Short-term, don't lead your horse directly up to the trailer. Predators are straight-line thinkers, while prey animals are not. Lead your horse past the trailer, ask him to perform small tasks around it (from the ground). Sidepass, circles, turns on the forehand, etc, until he is comfortable with the idea of the trailer.
When you do finally lead your horse into the trailer, keep him facing the trailer with gentle corrections, but allow him to back out!! Horses are naturally claustrophobic and they want to know that if they step up into that trailer, they can get back out. Not allowing a horse to back out is like telling a young child first learning to swim that, once you've convinced him into the deep water, he is not allowed to return to the shallow water. He's naturally going to start worrying that, should he feel like he is about to drown, he will not be able to save himself by returning to where he feels comfortable - shallow water. If a claustrophobic prey animal is physically forced into a situation he cannot emotionally handle, he is going to panic, with possibly catastrophic consequences.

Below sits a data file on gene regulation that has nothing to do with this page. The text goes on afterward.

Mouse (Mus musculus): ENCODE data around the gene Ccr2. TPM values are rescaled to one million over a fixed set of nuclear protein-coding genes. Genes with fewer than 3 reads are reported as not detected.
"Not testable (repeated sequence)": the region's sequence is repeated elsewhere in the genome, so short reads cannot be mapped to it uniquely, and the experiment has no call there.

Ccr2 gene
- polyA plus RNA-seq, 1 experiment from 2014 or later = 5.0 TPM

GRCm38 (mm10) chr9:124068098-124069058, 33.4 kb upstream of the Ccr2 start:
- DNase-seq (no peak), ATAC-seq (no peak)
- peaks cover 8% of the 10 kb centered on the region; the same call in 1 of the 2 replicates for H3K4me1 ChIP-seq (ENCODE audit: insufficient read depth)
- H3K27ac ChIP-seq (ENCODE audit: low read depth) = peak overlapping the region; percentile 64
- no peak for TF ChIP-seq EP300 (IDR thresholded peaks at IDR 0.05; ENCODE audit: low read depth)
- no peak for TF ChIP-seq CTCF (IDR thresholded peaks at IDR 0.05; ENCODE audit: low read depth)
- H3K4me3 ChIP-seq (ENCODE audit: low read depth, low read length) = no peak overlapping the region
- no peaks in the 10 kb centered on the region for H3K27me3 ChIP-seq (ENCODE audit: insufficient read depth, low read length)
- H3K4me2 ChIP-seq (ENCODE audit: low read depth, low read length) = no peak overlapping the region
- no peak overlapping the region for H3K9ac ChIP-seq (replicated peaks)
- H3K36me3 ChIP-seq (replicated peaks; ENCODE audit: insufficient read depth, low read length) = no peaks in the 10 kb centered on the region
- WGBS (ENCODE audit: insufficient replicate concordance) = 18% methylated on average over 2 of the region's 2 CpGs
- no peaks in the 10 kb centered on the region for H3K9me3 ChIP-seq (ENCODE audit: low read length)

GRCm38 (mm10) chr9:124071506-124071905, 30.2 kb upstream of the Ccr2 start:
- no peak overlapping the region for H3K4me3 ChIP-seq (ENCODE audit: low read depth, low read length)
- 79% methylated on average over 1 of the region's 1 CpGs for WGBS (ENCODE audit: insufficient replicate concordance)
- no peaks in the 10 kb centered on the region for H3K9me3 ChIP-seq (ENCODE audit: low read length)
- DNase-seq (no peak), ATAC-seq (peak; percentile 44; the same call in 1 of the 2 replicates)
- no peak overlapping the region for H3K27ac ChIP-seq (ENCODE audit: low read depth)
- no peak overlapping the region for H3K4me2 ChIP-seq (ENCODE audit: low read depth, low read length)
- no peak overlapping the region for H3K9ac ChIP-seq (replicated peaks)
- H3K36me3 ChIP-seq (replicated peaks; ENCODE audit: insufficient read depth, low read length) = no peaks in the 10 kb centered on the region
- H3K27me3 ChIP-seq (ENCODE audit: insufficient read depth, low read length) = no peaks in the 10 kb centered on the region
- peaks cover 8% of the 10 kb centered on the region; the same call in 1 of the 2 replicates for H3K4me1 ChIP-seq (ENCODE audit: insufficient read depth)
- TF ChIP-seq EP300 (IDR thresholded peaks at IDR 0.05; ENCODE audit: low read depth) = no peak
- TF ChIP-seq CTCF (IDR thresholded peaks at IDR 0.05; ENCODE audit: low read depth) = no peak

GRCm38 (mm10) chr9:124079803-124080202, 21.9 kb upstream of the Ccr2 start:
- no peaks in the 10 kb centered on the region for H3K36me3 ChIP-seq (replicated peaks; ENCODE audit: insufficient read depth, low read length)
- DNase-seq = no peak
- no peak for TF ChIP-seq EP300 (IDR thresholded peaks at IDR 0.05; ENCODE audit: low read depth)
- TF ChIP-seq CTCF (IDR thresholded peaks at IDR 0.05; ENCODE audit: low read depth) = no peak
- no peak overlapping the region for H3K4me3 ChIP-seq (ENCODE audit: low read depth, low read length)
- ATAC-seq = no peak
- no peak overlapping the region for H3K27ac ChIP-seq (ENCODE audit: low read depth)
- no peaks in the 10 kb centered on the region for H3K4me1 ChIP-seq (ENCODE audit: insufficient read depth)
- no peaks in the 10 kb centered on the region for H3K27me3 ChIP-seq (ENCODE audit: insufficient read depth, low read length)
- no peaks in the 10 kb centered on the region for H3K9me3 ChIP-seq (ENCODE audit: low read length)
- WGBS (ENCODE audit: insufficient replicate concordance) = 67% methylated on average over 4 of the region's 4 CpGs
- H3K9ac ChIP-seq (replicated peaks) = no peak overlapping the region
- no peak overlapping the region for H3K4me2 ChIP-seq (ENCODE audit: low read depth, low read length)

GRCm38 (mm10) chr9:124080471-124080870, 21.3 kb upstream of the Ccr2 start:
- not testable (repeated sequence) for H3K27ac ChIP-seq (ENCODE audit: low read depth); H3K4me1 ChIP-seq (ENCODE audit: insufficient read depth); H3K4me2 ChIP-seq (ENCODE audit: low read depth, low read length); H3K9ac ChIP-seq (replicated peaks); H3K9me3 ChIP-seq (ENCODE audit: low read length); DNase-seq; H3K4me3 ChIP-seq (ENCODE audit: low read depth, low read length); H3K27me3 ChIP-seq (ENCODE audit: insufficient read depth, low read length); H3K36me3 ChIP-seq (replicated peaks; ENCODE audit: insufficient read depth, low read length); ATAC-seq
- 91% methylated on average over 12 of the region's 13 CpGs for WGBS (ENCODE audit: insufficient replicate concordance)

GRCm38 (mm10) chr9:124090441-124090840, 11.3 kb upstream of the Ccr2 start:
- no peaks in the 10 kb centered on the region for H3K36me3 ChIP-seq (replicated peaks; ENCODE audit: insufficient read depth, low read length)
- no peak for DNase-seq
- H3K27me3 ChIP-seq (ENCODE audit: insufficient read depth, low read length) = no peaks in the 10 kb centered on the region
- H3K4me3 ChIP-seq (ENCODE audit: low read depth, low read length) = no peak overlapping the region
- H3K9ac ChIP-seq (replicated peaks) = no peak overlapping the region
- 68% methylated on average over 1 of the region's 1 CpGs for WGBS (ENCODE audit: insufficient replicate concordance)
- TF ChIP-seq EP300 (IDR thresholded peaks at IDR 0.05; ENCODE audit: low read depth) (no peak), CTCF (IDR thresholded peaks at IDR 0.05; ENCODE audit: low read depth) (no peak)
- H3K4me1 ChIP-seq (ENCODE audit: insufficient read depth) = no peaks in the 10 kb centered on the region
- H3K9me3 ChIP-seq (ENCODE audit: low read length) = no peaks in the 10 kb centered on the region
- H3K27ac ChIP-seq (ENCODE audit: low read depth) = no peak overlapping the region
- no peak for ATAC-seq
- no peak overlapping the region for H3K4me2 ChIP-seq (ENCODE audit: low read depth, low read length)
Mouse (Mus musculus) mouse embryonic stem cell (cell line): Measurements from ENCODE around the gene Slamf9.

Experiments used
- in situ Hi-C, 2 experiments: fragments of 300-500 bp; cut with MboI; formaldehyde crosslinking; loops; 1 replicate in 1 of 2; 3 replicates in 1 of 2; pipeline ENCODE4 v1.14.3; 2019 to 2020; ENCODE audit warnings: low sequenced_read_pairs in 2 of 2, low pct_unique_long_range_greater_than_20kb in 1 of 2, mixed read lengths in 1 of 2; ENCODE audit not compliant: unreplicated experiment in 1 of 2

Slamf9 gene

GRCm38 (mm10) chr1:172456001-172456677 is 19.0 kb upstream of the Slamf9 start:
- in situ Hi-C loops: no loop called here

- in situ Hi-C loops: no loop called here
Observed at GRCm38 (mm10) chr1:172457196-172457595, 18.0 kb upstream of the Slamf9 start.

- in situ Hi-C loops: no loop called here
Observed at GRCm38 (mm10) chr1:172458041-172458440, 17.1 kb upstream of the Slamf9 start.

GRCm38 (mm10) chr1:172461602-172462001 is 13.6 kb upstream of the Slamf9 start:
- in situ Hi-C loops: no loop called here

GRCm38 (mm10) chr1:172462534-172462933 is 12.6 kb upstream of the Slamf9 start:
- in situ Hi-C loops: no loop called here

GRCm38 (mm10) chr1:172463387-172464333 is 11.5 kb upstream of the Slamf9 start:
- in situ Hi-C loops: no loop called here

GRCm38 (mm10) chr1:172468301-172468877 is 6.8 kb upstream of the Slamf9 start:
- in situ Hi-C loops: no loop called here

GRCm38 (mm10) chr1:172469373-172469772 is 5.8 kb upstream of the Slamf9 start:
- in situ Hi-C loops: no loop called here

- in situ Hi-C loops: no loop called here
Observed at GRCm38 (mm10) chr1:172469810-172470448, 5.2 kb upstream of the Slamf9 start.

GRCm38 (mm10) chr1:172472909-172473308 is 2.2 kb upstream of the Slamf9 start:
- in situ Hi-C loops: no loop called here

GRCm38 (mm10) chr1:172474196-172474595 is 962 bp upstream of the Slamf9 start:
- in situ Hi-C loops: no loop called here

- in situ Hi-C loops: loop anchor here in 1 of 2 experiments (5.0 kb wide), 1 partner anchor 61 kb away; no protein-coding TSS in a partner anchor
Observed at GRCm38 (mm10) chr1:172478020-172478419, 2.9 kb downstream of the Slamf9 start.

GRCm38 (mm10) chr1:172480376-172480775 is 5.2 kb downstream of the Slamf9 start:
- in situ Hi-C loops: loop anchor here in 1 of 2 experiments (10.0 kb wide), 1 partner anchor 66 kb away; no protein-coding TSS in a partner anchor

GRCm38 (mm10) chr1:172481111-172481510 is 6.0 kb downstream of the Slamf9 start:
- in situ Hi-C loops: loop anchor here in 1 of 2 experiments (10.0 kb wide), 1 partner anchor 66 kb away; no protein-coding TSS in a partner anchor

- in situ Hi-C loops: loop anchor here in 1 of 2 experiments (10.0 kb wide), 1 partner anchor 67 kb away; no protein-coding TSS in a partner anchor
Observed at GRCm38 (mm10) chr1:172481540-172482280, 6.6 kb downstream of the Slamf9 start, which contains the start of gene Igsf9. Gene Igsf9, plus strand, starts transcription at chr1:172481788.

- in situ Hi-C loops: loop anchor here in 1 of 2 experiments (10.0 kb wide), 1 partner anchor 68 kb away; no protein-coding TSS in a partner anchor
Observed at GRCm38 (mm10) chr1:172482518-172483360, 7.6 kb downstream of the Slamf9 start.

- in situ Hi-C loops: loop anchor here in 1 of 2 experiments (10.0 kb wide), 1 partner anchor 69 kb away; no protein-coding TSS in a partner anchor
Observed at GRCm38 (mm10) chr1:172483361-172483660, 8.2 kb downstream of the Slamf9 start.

Ask politely with a steady and firm touch on the lead, but reward the slightest try!! When your horse so much as shifts his weight forward, reward him by releasing the tension on the rope! Ask for a little more "try" each time, but for each try, reward with a release. After you feel you've made a lot of progress, walk away! Lead your horse off for a few moments of relaxation. Watch for your horse to lick his lips, lower his head, and say "hey, I know what this is all about." You won't lose ground by walking away for a short break - you'll gain ground. You can also 'send' your horse into the trailer the way you would if you were to longe them. Tap gently on their hind with your whip, increasing the taps (increasing the pressure) and releasing the instant your horse responds with a try. Increasingly ask for more try, and reward with rest breaks, rubs, and treats.
When presented with a new situation, horses will try an assortment of "answers" until they find the "correct one" according to what you were asking. They're not mind readers and most of us are not horses, so sometimes it takes a few tries on each of our parts to understand one another. If you do not provide some sort of release as a reward, they will continue searching for a different answer to your query - most likely this will result in "answers" you weren't, or aren't, looking for!